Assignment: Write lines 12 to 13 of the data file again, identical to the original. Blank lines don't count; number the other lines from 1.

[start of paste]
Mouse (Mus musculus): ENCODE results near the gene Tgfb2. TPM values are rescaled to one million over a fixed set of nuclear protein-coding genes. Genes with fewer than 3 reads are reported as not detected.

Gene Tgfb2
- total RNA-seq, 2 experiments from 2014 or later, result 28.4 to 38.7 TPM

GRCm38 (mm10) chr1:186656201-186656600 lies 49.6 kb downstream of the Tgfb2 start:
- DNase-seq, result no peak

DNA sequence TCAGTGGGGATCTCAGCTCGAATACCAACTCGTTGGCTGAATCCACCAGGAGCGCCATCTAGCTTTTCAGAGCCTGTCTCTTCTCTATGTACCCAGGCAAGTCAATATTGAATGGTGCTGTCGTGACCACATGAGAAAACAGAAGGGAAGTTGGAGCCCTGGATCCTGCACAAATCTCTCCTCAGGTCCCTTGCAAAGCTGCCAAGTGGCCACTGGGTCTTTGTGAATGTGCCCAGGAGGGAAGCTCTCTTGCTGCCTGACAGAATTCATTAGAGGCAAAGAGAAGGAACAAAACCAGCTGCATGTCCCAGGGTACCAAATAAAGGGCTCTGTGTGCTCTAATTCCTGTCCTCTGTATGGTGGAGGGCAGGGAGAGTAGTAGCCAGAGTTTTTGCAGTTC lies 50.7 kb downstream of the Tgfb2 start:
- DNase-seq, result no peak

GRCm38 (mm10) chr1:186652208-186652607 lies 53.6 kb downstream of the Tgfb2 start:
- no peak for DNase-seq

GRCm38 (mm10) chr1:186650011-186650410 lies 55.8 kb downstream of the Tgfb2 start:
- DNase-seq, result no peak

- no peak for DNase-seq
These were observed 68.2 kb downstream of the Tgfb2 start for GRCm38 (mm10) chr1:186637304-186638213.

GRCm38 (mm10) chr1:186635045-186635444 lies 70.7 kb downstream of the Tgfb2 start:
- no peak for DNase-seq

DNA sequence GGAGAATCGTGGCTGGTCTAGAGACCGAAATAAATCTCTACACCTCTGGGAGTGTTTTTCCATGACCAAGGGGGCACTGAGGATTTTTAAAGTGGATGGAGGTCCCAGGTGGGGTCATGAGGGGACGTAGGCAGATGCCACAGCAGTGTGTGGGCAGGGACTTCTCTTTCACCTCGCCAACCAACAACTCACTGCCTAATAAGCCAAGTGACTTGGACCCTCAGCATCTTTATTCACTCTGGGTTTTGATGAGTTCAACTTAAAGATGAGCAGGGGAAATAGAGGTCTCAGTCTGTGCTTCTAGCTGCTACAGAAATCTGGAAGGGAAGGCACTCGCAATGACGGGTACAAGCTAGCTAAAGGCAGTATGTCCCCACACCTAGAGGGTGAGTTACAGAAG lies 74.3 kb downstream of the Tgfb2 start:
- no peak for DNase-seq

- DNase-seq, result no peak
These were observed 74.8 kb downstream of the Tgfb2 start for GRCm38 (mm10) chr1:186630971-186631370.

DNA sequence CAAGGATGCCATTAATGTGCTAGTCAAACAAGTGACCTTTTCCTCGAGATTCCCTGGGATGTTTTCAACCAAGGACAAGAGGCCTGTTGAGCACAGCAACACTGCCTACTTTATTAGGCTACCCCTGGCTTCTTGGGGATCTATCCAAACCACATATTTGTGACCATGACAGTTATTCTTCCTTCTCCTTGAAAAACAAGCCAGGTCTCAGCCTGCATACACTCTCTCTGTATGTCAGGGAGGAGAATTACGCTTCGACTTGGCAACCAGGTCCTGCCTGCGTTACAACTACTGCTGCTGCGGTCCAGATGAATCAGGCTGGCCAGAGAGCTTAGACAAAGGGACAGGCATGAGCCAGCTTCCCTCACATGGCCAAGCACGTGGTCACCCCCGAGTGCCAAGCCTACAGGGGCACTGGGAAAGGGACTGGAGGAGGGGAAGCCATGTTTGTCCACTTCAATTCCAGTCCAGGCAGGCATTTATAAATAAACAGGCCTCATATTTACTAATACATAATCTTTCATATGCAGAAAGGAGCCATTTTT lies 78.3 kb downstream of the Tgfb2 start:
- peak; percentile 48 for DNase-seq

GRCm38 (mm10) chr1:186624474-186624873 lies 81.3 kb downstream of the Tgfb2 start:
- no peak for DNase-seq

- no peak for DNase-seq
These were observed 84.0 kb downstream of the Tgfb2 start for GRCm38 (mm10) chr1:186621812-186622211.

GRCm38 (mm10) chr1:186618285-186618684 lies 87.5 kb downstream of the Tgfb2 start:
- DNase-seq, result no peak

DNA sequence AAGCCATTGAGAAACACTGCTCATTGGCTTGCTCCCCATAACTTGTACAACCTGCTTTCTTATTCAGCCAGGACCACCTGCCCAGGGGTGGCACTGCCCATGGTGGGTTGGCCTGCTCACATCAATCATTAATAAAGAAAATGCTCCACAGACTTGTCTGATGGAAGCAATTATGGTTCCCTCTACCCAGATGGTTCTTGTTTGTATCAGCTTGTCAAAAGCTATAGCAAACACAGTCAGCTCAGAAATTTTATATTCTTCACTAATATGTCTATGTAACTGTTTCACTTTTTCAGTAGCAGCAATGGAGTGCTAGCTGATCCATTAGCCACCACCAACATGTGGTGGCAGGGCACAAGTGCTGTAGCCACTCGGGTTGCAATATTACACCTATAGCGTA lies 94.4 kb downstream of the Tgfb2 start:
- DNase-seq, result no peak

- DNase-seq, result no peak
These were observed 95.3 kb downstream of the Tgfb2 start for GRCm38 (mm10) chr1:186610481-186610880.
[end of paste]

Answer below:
- no peak for DNase-seq
These were observed 68.2 kb downstream of the Tgfb2 start for GRCm38 (mm10) chr1:186637304-186638213.